If you’ve actually been born again, we are no longer to continue in sin and therefore are saints not sinners. Read Romans 6-8. God says it, not me.
1) The Bible says a sinner is unregenerate. The Bible never once refers to a Christian as “sinner”. Our name is Saint. As such, we are saints who sometimes sin. But our identity is no longer Sinner.
2) This quote asks me to be content with his sin. The Bible tells me to confront a brother who sins. If he is a saved man, he is also my brother in Christ and I have a responsibility to lovingly point out his sin.
Nobody’s perfect, but as Christians should we still be calling ourselves sinners? Do we still struggle with sin? Yes, we’re still human. But as Christians we should be being transformed by the Holy Spirit. To me, it’s like a butterfly has stages. I’ve heard some pastors refer to Christians as butterflies, but I don’t think we reach that stage until heaven. As Christians alive on this earth, we are in the pupa stage–we are being transformed. Even Paul says, should we continue sin so that grace may abound? No, we’re supposed to put away the “old man.” “The light protects us from surprise over our husband’s failures”–I thought the light was supposed to reveal the sin?
4. It’s okay to have expectations!
Many of our readers pointed out the logical conclusion from this article: women are simply supposed to fall in line and respect their husbands, never questioning them or calling out inappropriate behaviour. Women who live within this theological system are told to live with, and accept, a husband who doesn’t respect her or, worse, is actively abusive towards her.
“It sounds to me like she expects that wives should never be calling out the sins of their husbands, instead just expecting them to live with it. Because if you expect them to fail, you won’t be disappointed? Nah. My husband’s ego isn’t nearly that fragile. He expects me to call him out on things, because if there is no accountability, where is the growth?”
I’m so tired of seeing this trope: “exposing lies that shape their expectations for marriage.”
Ie: If you just didn’t *expect* so much from your husband then you wouldn’t be so disappointed. Yep, that was ONE of the mindsets that kept me in my abusive marriage for 21 years.
It reads that she’s saying women have too high expectations for men. That we should live every day of married life with the bar so low because they’re a sinner and be expecting them to wound us. Forget the fact that we are all to be holy as God is holy. Or that husbands are to love their wives as Christ loved the Church. Throw all that out because we need to accept the crumbs that a sinner husband can offer us.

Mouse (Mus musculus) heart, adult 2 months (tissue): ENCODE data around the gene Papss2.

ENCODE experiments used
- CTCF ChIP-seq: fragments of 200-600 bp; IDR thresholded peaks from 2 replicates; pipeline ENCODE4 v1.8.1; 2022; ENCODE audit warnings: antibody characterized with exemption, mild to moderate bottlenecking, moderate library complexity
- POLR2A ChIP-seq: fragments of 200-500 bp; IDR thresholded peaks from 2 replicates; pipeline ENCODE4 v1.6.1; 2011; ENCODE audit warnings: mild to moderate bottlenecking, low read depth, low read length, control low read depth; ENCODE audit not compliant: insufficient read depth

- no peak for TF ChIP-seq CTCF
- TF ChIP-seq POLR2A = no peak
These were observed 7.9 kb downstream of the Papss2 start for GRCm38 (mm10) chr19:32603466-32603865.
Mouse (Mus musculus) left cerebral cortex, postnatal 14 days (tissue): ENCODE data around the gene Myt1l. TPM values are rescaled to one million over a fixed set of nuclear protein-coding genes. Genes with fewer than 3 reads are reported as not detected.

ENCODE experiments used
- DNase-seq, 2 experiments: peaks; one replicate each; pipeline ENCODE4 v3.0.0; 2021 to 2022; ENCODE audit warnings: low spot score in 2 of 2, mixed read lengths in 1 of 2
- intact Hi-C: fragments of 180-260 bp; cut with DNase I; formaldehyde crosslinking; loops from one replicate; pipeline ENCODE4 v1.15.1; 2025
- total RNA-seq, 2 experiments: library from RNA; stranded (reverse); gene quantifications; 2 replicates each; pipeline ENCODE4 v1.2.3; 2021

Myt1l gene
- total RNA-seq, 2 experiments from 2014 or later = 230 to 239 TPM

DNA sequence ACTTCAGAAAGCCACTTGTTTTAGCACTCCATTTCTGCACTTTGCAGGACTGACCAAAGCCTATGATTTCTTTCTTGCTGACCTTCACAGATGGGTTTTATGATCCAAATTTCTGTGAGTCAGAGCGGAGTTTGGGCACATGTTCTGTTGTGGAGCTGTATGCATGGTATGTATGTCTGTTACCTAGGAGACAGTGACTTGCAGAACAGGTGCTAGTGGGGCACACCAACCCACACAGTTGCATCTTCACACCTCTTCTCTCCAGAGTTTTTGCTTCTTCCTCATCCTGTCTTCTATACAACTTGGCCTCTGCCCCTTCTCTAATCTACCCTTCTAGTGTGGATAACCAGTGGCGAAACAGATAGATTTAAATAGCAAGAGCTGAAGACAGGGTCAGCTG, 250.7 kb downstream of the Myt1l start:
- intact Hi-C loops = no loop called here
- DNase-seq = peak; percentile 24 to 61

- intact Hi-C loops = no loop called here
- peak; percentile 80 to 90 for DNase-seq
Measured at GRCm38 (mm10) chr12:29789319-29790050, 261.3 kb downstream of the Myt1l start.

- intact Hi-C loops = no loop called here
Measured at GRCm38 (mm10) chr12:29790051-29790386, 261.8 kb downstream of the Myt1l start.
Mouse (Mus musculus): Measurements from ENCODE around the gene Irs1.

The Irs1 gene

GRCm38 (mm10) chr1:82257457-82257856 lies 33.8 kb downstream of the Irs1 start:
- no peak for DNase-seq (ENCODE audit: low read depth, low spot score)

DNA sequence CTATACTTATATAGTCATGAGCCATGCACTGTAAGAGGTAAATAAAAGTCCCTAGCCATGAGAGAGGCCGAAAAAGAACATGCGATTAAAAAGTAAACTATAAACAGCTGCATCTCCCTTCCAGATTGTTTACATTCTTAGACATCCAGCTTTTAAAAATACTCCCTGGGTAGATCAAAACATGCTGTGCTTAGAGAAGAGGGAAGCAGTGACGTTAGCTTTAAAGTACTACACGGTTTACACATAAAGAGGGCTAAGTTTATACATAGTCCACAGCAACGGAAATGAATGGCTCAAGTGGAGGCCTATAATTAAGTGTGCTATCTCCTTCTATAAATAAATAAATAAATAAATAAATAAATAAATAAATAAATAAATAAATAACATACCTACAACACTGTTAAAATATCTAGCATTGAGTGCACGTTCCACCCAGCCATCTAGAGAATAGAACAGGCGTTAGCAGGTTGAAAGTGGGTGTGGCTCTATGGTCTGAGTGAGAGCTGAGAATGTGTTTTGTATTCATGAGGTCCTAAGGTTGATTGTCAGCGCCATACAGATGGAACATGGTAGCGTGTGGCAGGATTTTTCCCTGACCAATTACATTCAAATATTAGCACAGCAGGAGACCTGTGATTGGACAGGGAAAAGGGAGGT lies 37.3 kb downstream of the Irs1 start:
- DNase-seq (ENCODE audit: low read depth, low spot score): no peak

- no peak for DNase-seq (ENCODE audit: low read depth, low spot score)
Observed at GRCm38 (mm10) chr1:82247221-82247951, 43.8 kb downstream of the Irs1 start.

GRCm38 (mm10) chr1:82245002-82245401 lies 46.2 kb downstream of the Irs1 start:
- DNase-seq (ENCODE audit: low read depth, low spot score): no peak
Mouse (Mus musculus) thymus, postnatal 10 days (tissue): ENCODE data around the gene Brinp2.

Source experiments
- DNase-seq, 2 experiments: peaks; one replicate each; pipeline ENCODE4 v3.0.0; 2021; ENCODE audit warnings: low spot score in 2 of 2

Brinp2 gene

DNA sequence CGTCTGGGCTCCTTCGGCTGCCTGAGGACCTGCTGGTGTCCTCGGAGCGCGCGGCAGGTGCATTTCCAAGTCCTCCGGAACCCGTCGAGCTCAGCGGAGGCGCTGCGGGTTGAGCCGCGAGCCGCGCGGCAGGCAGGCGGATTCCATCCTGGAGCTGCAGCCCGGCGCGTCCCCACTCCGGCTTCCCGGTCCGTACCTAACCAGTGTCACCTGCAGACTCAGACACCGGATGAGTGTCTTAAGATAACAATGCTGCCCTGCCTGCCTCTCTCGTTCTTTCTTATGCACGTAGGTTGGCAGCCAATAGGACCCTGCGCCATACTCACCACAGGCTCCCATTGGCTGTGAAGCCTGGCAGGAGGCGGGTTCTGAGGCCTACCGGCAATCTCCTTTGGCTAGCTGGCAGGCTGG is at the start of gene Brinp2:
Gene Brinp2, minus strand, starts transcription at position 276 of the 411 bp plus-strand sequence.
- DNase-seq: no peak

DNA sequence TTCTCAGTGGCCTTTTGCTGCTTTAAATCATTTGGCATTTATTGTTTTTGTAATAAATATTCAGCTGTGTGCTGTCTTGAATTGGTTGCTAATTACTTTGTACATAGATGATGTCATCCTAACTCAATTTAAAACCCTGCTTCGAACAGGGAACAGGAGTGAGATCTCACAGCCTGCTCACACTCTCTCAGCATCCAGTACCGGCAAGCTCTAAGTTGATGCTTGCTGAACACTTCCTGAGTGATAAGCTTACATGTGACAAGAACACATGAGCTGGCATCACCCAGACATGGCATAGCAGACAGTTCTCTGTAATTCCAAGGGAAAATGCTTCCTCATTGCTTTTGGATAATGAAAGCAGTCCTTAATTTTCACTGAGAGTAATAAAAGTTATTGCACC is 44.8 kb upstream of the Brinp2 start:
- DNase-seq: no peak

Jesus wants us to move towards wholeness and health in our relationships.
And that means speaking the truth about where we’re at!
Don’t ever let anyone tell you that it’s unbiblical to speak truth, and it’s biblical to believe a lie.
I’ve come back from vacation super motivated!
I ran an Instagram post earlier this week with pictures of Keith and me goofing around on the cruise ship when the photographer was away from the photo booth (so we took these ourselves!).
And I said this:
Keith and I had fun fooling around at the photo shoots on the cruise when the photographers weren’t there!
Seriously, I really needed a few weeks off.
It’s been a heavy few years, and in all of it I haven’t really unplugged very much. I just wrote blog posts and social media posts to run when I was away.
But this time? I just took it off.
It was wonderful. I had a lot of time to think, and pray, and just relax and get some perspective.
And you know what? I think we’ve been thinking too small. I’ve been wanting to alert people to toxic teachings in Christian books.
But what would happen if we raised up an army of researchers who did a ton of studies on the effects of patriarchy and hierarchy and unhealthy teachings in evangelicalism–so much that seminaries had to take notice?
What would happen if we so flooded the market that everyone knew the term “evidence-based” and couldn’t get away with giving advice without anything to back it up?
What would happen if we had a whole host of sex ed resources for all ages, so that people didn’t go into marriage with little to no understanding of sex.
What would happen if we made sure all teens in the church knew what consent meant?
I’m thinking about how to make these things into actionable goals. I think the first to come will be funding people doing more research!
I’m excited. Aslan is on the move!
We’re having staff meetings about future plans, and we’re trying to dream bigger. I’d love to know your thoughts too!
But this week really showed me: We’re in this together. You all see the toxicity too. There are so many of us.
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Together, we can make a huge difference. And just imagine the people and couples and families who will be spared the heavy burdens of toxic teachings so many of us grew up with! Keep spreading the word. Keep using your discernment.
And above all, look for Jesus. Because far too many have misprepresented Him, and it needs to stop.
What do you think? Are people seeing through the fog more? Are you noticing a difference?